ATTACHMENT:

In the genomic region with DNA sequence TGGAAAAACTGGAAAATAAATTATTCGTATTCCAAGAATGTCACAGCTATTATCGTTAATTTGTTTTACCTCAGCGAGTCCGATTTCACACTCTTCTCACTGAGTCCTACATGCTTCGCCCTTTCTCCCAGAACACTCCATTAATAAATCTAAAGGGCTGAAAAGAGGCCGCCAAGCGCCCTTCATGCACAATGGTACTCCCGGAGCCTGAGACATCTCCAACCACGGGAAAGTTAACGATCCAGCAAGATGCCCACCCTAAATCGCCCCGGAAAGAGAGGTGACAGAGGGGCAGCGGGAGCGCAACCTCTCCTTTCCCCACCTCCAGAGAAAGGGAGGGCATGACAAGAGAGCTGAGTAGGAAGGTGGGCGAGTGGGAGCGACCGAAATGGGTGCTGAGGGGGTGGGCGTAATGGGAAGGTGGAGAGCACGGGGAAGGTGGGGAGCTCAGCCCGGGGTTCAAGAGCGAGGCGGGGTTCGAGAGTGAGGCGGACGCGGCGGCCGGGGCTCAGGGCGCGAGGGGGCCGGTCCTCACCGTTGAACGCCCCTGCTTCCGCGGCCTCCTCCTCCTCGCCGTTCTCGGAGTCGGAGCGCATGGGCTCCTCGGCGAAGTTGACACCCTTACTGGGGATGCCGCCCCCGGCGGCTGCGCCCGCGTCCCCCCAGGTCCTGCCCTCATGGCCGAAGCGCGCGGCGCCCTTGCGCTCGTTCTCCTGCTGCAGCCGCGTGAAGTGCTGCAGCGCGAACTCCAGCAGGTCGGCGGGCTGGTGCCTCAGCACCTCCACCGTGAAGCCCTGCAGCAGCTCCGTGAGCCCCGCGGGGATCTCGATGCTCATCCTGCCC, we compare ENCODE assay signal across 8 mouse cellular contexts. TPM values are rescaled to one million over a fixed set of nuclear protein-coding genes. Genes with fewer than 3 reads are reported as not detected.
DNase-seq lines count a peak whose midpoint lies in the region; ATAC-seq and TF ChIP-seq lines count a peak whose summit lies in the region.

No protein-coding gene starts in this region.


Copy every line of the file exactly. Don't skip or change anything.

In the genomic region with DNA sequence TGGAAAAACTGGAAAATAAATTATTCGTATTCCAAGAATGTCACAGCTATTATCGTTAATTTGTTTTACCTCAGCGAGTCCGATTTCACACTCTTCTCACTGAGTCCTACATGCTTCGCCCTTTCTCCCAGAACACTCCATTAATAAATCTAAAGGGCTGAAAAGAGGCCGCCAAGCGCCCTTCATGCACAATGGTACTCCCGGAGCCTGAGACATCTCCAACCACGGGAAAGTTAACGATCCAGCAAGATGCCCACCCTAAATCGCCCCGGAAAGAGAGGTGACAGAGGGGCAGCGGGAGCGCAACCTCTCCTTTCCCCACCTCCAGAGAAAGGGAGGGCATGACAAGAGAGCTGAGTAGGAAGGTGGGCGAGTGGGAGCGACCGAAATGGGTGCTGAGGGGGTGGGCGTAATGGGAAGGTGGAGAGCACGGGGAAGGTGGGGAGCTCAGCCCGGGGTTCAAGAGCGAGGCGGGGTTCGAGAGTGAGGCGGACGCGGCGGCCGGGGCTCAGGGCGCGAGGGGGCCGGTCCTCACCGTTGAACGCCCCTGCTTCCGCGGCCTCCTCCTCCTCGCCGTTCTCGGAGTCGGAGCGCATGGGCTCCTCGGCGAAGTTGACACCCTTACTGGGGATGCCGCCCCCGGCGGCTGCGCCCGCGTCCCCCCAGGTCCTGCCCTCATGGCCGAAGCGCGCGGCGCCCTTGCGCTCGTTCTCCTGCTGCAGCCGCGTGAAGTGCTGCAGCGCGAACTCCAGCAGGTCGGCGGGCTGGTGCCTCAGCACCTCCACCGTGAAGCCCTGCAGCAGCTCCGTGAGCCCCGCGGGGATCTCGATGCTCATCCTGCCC, we compare ENCODE assay signal across 8 mouse cellular contexts. TPM values are rescaled to one million over a fixed set of nuclear protein-coding genes. Genes with fewer than 3 reads are reported as not detected.
DNase-seq lines count a peak whose midpoint lies in the region; ATAC-seq and TF ChIP-seq lines count a peak whose summit lies in the region.

No protein-coding gene starts in this region.